The suggestion about lenders having a stake in the entity is both crucial and new -- at least new to the Bush administration (a number of observers, including me, suggested such an entity at the beginning of the crisis in Aug. 2007: https://www.huffingtonpost.com/eugene-linden/collapse-of-a-fiat-curren_b_60562.html). Forcing banks to have skin in the game alongside taxpayers makes it less likely that financial institutions will try to screw the taxpayers. Having the government involved also provides adult supervision in the setting of the ground rules.

Why then didn’t the Bush administration put forth this key provision before the very end? Someone must have suggested it -- after all, it’s little more than common sense. If it’s a good idea in the full teeth of the crisis, why wasn’t it a good idea at the outset? That it will be the Obama administration that launches this entity implies that the Bush administration was loathe to push for the self-policing aspects of having the banks provide capital.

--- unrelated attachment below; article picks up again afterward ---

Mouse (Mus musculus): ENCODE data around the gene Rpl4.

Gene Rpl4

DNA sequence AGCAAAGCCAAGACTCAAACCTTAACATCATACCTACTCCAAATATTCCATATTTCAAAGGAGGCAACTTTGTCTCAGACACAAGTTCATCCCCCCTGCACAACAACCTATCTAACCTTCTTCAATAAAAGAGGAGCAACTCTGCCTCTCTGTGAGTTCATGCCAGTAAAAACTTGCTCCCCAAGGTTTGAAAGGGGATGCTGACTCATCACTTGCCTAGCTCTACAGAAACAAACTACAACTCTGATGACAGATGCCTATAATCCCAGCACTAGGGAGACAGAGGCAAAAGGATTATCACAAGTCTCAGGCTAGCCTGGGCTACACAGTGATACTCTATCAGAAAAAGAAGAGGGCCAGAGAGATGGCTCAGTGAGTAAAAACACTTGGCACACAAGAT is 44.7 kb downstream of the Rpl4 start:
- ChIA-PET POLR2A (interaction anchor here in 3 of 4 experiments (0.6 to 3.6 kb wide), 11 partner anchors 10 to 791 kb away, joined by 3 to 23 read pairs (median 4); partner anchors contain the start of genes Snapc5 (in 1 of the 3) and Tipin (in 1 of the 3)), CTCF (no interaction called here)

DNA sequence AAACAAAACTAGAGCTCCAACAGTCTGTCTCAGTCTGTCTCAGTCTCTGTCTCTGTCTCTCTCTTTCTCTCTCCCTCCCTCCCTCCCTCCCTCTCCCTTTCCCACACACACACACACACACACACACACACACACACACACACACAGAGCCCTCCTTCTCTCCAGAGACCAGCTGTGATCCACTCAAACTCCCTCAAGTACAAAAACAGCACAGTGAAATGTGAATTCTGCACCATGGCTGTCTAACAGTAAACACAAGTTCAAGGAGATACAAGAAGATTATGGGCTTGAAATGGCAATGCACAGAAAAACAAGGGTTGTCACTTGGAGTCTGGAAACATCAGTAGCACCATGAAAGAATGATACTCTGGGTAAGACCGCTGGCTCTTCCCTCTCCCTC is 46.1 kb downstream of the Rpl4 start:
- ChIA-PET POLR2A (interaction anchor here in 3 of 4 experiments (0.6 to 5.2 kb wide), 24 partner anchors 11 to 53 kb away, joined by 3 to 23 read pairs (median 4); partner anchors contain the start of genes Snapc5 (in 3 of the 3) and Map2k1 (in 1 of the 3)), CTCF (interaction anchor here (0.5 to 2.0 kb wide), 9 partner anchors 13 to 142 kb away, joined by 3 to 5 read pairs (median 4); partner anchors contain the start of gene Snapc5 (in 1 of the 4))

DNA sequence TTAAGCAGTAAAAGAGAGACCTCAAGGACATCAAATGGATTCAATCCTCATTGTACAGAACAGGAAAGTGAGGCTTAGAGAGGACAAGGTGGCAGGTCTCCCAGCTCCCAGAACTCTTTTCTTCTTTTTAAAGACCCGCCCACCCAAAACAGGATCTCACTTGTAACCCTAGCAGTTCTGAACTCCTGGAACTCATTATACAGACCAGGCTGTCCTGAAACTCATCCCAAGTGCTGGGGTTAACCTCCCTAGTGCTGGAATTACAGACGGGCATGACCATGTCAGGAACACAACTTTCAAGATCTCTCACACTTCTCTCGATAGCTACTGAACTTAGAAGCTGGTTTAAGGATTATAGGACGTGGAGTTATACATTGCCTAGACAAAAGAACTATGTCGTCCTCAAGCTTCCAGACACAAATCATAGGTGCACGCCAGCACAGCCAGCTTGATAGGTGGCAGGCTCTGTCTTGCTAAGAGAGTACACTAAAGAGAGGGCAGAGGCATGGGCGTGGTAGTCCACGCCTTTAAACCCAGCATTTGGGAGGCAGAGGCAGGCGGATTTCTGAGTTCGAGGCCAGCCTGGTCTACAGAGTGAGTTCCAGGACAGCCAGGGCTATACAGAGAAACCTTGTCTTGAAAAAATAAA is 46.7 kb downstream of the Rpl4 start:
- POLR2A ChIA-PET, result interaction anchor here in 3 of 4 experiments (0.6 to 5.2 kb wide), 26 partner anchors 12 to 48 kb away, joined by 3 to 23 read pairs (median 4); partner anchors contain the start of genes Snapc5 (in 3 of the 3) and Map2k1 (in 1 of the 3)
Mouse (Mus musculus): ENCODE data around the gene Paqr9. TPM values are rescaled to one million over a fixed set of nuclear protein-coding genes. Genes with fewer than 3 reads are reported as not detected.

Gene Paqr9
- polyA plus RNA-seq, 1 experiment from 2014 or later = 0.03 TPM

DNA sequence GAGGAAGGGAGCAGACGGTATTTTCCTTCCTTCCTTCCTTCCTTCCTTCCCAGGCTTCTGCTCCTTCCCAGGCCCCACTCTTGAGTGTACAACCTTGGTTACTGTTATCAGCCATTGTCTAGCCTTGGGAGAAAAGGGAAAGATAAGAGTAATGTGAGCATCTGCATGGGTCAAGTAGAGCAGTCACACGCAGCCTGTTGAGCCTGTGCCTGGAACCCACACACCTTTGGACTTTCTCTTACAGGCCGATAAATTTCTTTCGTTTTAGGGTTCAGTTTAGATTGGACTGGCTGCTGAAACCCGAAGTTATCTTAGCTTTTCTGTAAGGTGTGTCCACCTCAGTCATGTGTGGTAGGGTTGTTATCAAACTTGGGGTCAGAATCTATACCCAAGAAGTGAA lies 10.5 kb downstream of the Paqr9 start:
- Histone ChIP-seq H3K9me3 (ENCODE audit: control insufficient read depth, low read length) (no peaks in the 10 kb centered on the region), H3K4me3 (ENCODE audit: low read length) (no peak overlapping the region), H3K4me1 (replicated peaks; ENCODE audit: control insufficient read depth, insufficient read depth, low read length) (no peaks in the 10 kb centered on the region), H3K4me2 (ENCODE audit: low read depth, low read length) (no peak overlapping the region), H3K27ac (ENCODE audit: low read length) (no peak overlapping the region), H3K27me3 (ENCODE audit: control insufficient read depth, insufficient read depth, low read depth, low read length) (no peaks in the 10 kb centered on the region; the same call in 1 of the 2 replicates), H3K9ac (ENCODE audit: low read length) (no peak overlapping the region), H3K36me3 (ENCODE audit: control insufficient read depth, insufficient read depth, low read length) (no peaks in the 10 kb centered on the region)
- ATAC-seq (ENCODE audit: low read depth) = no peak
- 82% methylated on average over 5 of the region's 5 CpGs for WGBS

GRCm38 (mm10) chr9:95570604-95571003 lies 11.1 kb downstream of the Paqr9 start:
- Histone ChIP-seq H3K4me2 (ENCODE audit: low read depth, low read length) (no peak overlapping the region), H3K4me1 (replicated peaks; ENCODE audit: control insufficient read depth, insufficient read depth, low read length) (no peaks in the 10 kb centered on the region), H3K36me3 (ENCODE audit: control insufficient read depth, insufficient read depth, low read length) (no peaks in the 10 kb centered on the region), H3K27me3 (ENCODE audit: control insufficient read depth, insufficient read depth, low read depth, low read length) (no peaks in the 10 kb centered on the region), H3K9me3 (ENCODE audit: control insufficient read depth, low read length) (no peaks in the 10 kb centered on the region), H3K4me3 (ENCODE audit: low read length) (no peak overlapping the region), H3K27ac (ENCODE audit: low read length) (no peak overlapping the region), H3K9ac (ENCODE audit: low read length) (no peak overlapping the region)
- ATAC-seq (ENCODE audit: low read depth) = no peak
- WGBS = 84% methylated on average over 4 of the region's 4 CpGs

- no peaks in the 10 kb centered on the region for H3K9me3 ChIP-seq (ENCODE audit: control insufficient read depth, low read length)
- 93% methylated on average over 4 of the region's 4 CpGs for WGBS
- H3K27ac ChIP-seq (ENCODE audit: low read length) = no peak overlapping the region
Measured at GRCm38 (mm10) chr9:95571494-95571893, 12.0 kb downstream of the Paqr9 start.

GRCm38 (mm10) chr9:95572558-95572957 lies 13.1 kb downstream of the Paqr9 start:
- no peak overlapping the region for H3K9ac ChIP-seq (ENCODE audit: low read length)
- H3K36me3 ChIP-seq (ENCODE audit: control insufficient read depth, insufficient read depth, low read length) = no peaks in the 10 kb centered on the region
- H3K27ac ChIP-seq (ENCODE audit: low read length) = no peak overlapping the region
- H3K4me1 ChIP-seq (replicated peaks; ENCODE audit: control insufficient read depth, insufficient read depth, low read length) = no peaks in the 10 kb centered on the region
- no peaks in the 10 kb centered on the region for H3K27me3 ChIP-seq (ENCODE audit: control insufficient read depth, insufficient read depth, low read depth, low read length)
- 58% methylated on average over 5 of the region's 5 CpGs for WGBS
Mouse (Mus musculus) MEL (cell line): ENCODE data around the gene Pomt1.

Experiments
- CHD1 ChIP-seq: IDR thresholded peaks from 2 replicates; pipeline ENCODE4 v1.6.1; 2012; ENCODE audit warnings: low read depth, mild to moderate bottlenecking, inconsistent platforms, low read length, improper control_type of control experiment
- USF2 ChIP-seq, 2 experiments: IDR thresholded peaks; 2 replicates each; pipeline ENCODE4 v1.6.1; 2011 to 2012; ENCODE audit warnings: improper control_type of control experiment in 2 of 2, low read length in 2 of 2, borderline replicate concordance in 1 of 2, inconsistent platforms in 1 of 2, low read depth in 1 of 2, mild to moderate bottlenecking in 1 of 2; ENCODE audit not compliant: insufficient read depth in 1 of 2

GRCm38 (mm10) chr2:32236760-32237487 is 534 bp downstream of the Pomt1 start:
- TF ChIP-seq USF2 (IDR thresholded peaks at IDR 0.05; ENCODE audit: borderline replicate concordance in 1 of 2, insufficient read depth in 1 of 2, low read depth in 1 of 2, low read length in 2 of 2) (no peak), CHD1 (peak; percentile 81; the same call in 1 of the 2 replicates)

And then, there’s the end-of-an-era aspect of plan. Whether it’s called a “bad bank” or “aggregator” or “RTC II,” the new entity represents an explicit admission that no one else is willing to accept trillions of dollars in credit instruments that two years ago were treated as interchangeable with money. Thanks to the ingenuity of Wall Street’s rocket scientists, so-called structured credit products proliferated wildly during this decade, backed by mortgages and other obligations (or by other credit instruments that in turn were backed by assets). With credit rating agencies blessing these products as AAA, these instruments were treated almost as money, and provided much of the liquidity that spurred the illusion of wealth creation during the bubble years.